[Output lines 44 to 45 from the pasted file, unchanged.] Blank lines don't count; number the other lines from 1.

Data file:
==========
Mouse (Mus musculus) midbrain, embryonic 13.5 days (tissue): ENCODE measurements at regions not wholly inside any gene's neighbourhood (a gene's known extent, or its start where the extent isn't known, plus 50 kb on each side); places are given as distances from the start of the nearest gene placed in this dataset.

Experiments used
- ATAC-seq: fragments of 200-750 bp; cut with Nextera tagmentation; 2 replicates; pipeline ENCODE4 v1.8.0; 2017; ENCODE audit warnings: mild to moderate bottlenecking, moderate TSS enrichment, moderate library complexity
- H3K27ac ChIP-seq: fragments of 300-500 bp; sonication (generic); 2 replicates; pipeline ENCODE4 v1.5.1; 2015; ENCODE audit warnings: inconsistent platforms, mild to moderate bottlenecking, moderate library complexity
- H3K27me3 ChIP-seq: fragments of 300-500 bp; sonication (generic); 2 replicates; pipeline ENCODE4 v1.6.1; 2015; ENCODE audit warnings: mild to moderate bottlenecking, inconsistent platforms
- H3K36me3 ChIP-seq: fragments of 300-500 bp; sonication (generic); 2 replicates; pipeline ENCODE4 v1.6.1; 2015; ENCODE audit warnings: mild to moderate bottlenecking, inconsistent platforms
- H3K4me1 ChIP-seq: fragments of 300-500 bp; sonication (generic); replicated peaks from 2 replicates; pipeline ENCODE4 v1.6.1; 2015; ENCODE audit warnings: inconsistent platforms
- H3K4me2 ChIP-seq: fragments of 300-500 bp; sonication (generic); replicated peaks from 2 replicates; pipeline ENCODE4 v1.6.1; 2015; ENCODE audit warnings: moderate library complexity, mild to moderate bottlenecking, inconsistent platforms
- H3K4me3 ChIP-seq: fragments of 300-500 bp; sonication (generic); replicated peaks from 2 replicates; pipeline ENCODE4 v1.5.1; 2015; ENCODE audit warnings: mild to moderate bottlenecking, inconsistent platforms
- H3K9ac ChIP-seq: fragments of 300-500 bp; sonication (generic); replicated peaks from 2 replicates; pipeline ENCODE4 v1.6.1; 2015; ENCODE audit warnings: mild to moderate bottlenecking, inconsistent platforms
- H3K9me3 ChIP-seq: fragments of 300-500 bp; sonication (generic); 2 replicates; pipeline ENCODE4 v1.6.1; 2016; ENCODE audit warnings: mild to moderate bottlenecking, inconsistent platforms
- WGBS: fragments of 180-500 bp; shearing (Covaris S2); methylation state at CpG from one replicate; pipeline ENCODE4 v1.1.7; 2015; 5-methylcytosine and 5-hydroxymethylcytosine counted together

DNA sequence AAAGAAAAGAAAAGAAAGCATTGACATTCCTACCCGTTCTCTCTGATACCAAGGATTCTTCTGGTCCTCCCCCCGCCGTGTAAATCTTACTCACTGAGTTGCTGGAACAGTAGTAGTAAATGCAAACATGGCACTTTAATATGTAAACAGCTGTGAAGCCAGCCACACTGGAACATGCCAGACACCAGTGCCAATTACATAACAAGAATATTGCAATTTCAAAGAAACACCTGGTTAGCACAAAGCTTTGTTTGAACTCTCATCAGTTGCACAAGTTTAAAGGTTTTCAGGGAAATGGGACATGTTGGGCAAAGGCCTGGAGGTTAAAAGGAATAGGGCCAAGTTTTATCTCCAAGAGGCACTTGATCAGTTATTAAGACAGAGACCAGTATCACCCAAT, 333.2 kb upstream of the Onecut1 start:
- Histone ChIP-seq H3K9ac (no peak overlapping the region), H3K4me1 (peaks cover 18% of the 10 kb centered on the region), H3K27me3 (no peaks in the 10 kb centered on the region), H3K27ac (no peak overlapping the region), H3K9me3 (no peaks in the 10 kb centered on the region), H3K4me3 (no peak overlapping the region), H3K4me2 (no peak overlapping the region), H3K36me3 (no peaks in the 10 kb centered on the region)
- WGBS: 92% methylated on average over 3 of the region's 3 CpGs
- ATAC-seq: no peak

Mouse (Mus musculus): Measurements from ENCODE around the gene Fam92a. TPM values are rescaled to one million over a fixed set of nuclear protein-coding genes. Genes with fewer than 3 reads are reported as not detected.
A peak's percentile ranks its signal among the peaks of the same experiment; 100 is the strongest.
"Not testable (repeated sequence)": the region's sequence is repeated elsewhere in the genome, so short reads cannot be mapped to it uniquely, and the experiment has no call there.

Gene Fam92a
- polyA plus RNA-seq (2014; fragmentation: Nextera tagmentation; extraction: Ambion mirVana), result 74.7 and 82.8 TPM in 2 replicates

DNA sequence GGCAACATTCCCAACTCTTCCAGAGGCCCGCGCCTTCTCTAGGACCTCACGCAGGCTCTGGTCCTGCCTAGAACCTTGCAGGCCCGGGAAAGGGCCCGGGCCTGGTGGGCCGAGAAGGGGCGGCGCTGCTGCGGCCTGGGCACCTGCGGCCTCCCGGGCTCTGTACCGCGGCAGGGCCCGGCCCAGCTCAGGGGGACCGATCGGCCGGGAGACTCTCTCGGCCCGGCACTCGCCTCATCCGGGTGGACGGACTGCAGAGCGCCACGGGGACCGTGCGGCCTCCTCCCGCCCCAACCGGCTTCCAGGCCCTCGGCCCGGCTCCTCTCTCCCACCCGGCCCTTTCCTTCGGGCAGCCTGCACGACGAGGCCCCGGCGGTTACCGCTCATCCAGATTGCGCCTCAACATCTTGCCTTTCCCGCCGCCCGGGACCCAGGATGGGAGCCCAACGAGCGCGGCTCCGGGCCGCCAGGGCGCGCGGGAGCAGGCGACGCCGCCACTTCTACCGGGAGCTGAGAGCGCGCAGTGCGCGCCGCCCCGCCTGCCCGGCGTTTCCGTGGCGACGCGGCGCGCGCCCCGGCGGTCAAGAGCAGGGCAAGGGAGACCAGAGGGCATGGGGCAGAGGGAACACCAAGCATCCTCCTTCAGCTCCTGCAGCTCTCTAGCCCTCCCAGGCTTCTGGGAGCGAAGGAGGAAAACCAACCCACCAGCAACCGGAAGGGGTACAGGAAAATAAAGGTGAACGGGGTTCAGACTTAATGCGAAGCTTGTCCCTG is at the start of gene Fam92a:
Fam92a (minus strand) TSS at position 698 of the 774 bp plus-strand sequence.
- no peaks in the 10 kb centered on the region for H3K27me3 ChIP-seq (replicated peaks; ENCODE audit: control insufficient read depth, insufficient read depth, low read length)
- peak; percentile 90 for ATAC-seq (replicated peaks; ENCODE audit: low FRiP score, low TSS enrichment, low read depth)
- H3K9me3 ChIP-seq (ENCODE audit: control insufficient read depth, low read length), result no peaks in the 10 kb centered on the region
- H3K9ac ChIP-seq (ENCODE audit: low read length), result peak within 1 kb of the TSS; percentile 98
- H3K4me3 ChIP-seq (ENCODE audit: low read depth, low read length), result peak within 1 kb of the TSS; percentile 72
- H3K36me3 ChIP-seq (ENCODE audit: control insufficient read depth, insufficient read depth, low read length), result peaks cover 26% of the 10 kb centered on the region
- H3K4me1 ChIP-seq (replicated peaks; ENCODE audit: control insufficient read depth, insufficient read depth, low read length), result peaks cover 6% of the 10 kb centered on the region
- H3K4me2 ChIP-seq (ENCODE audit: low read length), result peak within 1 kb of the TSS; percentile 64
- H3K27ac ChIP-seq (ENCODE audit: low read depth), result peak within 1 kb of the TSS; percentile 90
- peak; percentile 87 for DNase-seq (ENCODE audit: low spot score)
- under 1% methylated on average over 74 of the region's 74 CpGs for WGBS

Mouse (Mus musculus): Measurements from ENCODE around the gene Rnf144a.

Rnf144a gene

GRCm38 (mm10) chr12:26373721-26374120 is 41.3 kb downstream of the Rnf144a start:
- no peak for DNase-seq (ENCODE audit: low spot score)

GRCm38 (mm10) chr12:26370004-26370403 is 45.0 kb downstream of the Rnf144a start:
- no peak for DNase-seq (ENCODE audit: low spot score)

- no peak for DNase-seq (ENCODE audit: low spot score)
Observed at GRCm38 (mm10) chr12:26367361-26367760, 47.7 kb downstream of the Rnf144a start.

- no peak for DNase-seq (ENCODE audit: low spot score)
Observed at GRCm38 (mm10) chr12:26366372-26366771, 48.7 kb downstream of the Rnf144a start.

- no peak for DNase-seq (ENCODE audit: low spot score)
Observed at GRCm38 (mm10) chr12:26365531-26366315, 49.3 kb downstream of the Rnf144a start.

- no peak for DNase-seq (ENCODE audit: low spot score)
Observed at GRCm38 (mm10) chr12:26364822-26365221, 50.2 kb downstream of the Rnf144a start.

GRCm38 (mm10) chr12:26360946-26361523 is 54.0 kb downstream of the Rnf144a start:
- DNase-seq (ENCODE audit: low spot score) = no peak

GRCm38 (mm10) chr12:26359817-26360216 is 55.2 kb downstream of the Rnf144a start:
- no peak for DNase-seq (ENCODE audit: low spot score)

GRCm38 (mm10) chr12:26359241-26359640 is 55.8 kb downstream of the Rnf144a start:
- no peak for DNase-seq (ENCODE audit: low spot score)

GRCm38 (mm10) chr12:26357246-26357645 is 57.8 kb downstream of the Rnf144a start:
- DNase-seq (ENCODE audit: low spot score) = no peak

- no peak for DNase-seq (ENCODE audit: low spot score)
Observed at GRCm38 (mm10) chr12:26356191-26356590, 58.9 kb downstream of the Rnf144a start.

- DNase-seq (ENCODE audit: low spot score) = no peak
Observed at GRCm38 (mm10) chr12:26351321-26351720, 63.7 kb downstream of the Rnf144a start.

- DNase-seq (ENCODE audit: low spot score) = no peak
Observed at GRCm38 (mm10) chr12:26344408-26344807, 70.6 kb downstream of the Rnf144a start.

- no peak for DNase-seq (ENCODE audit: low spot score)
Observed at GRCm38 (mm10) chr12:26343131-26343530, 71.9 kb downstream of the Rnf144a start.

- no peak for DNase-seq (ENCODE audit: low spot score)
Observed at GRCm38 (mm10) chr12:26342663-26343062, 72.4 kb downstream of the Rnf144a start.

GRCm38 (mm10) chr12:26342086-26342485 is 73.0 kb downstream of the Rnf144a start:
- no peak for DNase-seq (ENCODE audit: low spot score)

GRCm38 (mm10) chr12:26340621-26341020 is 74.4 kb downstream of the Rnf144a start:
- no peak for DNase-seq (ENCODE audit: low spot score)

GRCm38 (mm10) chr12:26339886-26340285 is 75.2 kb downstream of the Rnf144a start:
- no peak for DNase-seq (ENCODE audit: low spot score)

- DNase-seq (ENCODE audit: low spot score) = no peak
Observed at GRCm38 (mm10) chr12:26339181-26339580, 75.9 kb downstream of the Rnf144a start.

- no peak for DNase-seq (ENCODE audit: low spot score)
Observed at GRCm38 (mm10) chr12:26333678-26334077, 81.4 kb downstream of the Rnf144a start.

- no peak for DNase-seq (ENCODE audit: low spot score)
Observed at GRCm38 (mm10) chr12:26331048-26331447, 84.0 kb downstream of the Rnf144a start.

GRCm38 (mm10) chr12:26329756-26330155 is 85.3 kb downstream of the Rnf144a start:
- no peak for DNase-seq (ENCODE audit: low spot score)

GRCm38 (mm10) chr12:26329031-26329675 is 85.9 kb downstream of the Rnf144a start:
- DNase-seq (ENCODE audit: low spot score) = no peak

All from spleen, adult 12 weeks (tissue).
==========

Observed at GRCm38 (mm10) chr12:26366372-26366771, 48.7 kb downstream of the Rnf144a start.

- no peak for DNase-seq (ENCODE audit: low spot score)